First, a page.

Two of Pappan’s paintings are in the exhibit. Transitioning depicts a sexualized Native woman wearing a buffalo head — the idealized “Indian princess,” who stands counter to the stereotype of the “noble savage.” Unrelenting shows a nude couple that, though unclothed, wears stereotypical indicators of “nativeness” — specifically, a deer head on the woman and a feather headdress on the man. The title hints at the persistence of stereotypes, which linger on even after cultural signifiers have been stripped away. In both paintings Pappan uses acrylics to replicate such aspects of old ledger books as their yellowed paper, blue lines, and margins. The imagery mixes contemporary realism with pictographic figures that are more typical of historical ledger drawings, including their sparse backgrounds. “The paintings incorporate some imagery from old ledger drawings that I researched here in Chicago at the Field Museum,” he said. “It references the importance of being able to remember things that have happened in the past to help us move forward in the future. I do that a lot in my work: combine the old and the new. I work from old photographs and treat them in a modern, Pop-Surrealist way.”
Pappan’s mixed-media pieces are a combination of graphite drawing, gold leaf, and collaged elements. Their detailed figures are made as if seen through an anamorphic lens. The distortions suggest how perceptions of indigenous peoples can be skewed because they fail to consider contemporary contexts or even individual histories and experiences in favor of a more homogenous view of Native identity. “We, as Native people, will distort that image as well,” Pappan said. “The issue that I deal with is, How much do we decide to play that up? How do we as Native people play into that or not play into it? If we do play into it, do we perpetuate the stereotypes? For each individual Native person, it’s a personal thing.” But as his drawing Black Hawk’s Progeny indicates, Native artists are the inheritors of an evolving, rather than a fixed, tradition. Black Hawk, one of the better-known 19th-century ledger artists, is believed to have been killed during the 1890 massacre at Wounded Knee. By juxtaposing contemporary and older styles, Pappan sets out to demonstrate how ledger art has developed over the past century, where it came from, and where it’s going. This is also true of his paintings, where the influence of European aesthetics shares space with the pictographic Plains designs he adapted from the historic precedents he saw at the Field Museum. “Some of the old ideas are still relevant today,” he said. “There’s a lot of dichotomy going on visually, with figures being mirrored on the page.”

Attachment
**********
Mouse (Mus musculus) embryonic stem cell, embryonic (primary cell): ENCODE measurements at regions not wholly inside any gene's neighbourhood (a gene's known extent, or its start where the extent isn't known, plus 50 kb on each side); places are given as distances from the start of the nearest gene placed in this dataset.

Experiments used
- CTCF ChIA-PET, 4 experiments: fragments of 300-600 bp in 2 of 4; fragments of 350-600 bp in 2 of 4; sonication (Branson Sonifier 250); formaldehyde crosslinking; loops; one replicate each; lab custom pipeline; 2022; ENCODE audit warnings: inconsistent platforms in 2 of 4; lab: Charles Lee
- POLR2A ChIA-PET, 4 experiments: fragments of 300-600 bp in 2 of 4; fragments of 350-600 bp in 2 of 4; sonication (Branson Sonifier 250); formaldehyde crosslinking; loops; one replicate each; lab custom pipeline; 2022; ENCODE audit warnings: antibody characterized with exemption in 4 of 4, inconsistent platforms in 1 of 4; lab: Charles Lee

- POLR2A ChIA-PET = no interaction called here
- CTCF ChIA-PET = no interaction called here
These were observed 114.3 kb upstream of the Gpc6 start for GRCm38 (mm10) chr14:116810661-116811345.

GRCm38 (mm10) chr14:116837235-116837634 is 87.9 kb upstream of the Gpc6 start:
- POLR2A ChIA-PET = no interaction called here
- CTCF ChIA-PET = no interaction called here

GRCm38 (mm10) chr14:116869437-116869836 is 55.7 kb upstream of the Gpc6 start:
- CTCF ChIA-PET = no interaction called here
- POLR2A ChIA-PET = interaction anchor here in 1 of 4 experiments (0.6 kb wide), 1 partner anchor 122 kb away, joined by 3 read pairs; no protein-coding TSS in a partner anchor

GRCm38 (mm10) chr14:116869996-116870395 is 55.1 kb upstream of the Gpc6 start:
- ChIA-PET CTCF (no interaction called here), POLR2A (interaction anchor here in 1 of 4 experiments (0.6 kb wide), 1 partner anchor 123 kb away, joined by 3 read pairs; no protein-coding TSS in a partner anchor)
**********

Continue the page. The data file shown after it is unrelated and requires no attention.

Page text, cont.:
Like Pappan, Star Wallowing Bull is known primarily for his skillfully detailed drawings — but he has recently turned to painting as well. His exhibition Mechanistic Renderings, however, makes less explicit allusions to long-standing artistic
traditions. Wallowing Bull’s paintings are abstractions. He paints such things as computer circuit boards, spark plugs, and nuts and bolts arranged into geometricized, anthropomorphic figures. “That developed from when I was a kid. I loved Transformers,” he said. Wallowing Bull was raised in Minneapolis, where he struggled to make it as an artist. “Things weren’t really working out for me then, but I met [Pop artist] James Rosenquist, and he sort of took me in and mentored me.”